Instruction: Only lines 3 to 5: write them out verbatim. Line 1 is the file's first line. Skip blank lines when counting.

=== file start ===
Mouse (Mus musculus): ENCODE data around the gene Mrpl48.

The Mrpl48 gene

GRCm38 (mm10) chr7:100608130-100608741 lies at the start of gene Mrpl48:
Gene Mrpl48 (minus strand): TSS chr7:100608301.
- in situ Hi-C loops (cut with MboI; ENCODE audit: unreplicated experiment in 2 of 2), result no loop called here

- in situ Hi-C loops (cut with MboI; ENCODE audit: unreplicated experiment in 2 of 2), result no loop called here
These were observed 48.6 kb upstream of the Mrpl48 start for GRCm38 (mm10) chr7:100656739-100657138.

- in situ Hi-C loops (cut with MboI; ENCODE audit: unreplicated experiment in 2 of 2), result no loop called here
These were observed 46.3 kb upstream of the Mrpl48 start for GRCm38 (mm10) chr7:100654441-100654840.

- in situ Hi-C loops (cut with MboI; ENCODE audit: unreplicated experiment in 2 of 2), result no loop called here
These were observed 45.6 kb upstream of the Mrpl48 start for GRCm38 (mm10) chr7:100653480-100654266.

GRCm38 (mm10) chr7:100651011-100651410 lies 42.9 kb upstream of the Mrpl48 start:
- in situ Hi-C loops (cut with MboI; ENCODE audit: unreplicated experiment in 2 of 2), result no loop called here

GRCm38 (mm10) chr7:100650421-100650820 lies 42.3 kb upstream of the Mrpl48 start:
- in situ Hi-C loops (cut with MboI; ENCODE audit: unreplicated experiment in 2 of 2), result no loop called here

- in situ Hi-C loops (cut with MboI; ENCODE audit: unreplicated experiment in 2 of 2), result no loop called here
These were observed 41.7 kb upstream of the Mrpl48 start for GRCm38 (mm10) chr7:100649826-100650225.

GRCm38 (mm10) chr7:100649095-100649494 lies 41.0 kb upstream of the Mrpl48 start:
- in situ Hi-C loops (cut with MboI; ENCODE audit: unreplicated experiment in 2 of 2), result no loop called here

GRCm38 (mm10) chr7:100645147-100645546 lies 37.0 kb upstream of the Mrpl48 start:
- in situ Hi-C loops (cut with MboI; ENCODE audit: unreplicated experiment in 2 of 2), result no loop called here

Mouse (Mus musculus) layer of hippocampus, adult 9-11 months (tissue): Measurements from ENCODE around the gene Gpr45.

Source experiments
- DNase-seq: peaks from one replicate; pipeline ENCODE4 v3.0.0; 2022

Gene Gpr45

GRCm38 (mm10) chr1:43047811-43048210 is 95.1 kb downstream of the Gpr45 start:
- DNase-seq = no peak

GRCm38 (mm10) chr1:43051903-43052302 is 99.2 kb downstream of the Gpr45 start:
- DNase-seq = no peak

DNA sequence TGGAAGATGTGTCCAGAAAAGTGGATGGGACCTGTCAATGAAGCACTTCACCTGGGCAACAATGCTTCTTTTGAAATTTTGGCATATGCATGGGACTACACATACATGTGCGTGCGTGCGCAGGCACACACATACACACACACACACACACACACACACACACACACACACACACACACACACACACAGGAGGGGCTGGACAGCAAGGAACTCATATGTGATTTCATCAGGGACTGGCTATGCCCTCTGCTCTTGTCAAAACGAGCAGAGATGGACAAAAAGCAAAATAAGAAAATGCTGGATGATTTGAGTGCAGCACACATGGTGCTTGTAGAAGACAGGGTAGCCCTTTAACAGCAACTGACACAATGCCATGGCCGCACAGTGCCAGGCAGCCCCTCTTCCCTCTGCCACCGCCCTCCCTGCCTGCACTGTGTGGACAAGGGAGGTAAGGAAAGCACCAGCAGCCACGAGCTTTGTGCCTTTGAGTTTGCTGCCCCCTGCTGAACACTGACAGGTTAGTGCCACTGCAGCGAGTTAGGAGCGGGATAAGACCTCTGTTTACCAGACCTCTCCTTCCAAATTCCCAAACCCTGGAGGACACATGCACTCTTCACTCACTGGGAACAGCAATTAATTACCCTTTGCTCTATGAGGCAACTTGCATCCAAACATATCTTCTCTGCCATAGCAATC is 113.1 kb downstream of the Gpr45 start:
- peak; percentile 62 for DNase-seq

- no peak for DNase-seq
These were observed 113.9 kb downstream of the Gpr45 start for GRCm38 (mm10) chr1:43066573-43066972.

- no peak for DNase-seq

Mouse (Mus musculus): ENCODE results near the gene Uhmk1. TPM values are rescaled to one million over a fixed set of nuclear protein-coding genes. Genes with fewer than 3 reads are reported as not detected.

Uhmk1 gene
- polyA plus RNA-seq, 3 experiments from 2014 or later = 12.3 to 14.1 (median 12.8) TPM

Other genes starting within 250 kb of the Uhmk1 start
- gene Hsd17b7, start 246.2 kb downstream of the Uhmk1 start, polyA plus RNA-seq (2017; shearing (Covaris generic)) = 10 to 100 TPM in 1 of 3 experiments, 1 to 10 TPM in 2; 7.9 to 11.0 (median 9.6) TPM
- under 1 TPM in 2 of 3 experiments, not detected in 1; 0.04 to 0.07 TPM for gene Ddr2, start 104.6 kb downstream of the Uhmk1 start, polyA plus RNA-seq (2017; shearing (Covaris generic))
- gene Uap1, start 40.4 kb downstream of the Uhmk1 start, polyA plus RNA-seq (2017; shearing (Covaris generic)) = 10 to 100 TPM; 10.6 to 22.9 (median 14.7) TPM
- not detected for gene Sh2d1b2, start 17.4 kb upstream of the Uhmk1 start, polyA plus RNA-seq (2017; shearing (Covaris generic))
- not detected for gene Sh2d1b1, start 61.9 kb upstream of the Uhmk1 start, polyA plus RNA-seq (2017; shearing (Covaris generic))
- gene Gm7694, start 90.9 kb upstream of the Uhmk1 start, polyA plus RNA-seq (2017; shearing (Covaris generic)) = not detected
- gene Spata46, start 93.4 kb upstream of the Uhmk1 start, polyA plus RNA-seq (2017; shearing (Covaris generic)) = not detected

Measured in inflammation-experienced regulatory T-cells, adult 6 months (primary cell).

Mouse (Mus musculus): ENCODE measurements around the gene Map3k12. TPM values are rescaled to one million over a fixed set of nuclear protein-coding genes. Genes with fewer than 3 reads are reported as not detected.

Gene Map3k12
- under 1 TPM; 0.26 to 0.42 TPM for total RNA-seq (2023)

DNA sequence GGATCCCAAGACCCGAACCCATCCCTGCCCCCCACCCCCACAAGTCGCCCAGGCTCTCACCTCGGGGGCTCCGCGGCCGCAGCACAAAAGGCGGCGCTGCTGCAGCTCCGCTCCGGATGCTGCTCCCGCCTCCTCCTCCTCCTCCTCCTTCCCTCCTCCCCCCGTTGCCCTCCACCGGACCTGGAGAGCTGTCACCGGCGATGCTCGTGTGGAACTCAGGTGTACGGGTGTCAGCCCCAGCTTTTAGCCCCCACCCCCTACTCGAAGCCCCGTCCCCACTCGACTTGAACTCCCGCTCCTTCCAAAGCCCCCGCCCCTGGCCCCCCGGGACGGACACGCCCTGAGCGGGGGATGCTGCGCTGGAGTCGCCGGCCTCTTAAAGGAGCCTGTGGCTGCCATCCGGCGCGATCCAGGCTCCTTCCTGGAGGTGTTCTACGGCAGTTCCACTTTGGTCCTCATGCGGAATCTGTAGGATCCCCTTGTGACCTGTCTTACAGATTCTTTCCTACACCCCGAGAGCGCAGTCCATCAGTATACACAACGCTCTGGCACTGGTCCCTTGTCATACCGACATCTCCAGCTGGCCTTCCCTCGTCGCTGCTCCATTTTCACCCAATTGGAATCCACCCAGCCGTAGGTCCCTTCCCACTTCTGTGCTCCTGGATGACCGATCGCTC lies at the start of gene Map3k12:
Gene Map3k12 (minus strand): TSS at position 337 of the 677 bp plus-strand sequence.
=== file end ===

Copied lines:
GRCm38 (mm10) chr7:100608130-100608741 lies at the start of gene Mrpl48:
Gene Mrpl48 (minus strand): TSS chr7:100608301.
- in situ Hi-C loops (cut with MboI; ENCODE audit: unreplicated experiment in 2 of 2), result no loop called here